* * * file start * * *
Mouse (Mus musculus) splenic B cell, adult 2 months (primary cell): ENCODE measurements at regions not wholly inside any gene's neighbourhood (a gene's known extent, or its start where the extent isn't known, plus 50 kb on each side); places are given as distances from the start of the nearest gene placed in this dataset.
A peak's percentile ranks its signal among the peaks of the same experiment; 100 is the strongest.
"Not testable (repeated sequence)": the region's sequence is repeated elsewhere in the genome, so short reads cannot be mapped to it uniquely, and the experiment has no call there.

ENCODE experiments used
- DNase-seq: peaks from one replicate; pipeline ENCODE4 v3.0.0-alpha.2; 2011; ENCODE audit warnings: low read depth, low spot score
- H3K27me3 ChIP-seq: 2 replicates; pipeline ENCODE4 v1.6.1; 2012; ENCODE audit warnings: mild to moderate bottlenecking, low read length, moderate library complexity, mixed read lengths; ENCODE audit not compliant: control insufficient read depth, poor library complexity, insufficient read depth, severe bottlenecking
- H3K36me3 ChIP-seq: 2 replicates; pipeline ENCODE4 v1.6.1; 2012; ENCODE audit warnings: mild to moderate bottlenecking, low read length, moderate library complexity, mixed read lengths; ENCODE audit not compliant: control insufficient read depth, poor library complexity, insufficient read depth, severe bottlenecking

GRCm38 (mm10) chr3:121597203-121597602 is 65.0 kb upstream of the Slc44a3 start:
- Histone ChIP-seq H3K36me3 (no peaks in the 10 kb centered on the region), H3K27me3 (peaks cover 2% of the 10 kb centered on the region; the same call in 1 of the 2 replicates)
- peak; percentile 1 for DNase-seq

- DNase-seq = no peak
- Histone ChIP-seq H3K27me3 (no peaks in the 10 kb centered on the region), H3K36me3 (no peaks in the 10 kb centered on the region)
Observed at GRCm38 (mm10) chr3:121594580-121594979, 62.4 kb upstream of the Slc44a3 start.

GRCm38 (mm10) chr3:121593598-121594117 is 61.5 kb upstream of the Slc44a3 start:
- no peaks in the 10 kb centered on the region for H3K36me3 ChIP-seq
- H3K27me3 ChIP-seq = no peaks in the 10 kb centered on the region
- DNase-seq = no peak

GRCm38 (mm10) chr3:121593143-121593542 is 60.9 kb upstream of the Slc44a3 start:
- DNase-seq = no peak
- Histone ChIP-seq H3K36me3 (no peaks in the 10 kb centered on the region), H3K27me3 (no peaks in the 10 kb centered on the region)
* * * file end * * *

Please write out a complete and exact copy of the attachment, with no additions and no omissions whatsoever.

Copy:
Mouse (Mus musculus) splenic B cell, adult 2 months (primary cell): ENCODE measurements at regions not wholly inside any gene's neighbourhood (a gene's known extent, or its start where the extent isn't known, plus 50 kb on each side); places are given as distances from the start of the nearest gene placed in this dataset.
A peak's percentile ranks its signal among the peaks of the same experiment; 100 is the strongest.
"Not testable (repeated sequence)": the region's sequence is repeated elsewhere in the genome, so short reads cannot be mapped to it uniquely, and the experiment has no call there.

ENCODE experiments used
- DNase-seq: peaks from one replicate; pipeline ENCODE4 v3.0.0-alpha.2; 2011; ENCODE audit warnings: low read depth, low spot score
- H3K27me3 ChIP-seq: 2 replicates; pipeline ENCODE4 v1.6.1; 2012; ENCODE audit warnings: mild to moderate bottlenecking, low read length, moderate library complexity, mixed read lengths; ENCODE audit not compliant: control insufficient read depth, poor library complexity, insufficient read depth, severe bottlenecking
- H3K36me3 ChIP-seq: 2 replicates; pipeline ENCODE4 v1.6.1; 2012; ENCODE audit warnings: mild to moderate bottlenecking, low read length, moderate library complexity, mixed read lengths; ENCODE audit not compliant: control insufficient read depth, poor library complexity, insufficient read depth, severe bottlenecking

GRCm38 (mm10) chr3:121597203-121597602 is 65.0 kb upstream of the Slc44a3 start:
- Histone ChIP-seq H3K36me3 (no peaks in the 10 kb centered on the region), H3K27me3 (peaks cover 2% of the 10 kb centered on the region; the same call in 1 of the 2 replicates)
- peak; percentile 1 for DNase-seq

- DNase-seq = no peak
- Histone ChIP-seq H3K27me3 (no peaks in the 10 kb centered on the region), H3K36me3 (no peaks in the 10 kb centered on the region)
Observed at GRCm38 (mm10) chr3:121594580-121594979, 62.4 kb upstream of the Slc44a3 start.

GRCm38 (mm10) chr3:121593598-121594117 is 61.5 kb upstream of the Slc44a3 start:
- no peaks in the 10 kb centered on the region for H3K36me3 ChIP-seq
- H3K27me3 ChIP-seq = no peaks in the 10 kb centered on the region
- DNase-seq = no peak

GRCm38 (mm10) chr3:121593143-121593542 is 60.9 kb upstream of the Slc44a3 start:
- DNase-seq = no peak
- Histone ChIP-seq H3K36me3 (no peaks in the 10 kb centered on the region), H3K27me3 (no peaks in the 10 kb centered on the region)